In this regard, we have only one thing to say to the incredibly damaging oil and coal industries. Take a closer look at what the Danish state-owned company did. The company was founded in 1972 and was responsible for managing and exploiting gas and oil resources in the Northern Sea under the name Dansk Olie og Naturgas, meaning Danish Oil and Natural Gas or DONG. As climate change became a focus, by 2017 the company managed to complete its transition to 100% renewable energy through windmill farms. It changed its name to Ørsted as DONG no longer applied because the company no longer owned any oil, gas, or coal assets. To this day, it is the world’s most sustainable energy company and is also present in the US market.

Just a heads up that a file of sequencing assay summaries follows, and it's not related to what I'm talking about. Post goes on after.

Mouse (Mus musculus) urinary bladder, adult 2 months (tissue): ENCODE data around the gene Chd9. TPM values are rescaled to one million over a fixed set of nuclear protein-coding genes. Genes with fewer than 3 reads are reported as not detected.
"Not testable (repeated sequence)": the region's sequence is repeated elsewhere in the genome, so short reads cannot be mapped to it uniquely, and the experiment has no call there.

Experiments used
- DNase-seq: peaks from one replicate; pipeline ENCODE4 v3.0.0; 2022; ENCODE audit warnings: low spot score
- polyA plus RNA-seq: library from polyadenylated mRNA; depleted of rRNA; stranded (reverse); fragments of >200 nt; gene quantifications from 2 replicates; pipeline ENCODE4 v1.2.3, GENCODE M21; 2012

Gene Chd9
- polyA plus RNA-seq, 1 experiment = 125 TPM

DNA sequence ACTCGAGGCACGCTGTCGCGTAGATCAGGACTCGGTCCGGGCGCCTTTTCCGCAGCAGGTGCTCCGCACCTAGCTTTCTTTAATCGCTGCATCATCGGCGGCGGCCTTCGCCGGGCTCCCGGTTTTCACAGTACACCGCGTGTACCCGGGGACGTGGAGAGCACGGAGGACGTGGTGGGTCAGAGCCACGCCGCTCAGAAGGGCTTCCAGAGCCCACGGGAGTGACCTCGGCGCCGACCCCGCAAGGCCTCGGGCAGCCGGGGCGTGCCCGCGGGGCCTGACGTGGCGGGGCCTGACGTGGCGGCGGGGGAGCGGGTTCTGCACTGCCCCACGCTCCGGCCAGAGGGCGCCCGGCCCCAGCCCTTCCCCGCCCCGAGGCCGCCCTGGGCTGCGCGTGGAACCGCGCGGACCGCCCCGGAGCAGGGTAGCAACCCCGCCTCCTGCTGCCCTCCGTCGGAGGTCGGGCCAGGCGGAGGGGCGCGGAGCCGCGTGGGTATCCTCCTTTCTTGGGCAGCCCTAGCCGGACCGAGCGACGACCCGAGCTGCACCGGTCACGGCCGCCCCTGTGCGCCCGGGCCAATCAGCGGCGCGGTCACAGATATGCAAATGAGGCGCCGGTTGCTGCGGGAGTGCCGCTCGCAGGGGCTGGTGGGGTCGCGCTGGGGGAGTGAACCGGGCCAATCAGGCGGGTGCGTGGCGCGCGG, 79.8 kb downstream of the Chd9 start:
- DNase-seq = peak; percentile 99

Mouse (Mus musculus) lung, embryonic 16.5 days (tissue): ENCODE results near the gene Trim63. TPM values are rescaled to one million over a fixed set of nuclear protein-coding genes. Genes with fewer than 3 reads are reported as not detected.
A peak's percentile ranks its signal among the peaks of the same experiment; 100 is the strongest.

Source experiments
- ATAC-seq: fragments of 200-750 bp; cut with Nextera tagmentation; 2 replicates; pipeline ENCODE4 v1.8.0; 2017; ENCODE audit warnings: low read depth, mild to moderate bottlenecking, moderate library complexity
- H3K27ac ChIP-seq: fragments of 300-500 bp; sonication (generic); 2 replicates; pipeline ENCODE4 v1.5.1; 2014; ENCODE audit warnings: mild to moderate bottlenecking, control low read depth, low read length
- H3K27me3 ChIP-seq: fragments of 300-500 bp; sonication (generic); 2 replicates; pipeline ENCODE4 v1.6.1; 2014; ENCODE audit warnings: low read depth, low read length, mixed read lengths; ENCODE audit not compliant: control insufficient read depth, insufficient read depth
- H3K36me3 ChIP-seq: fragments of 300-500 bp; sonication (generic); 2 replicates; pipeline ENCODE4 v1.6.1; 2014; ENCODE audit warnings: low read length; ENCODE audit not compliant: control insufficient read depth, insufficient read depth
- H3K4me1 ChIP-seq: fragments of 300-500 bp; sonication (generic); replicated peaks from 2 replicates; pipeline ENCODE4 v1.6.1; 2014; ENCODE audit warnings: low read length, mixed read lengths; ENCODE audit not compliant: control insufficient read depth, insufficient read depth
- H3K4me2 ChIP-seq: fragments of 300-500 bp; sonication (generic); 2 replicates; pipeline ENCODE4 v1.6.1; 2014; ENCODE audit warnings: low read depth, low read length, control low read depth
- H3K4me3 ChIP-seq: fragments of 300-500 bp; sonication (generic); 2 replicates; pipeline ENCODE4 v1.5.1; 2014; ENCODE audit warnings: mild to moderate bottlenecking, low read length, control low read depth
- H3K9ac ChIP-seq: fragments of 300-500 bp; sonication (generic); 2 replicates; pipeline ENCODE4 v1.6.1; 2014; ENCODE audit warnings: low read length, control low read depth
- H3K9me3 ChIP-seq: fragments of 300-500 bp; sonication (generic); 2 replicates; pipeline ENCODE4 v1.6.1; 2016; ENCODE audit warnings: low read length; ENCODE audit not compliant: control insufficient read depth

Is Circular Economy Sustainable?
Throughout human history, humankind dealt with various forms of transactions. If, at first, we could only trade goods and services for other goods and services, by the type the industrial revolution came around, the linear economy model became the go-to model applied for most transactions. Through linear economy, raw materials would be turned into goods sold and used by consumers and wind up as waste once they are no longer useful. This waste was discarded and managed unconsciously, which only increased the amount of waste in landfills with all goods produced.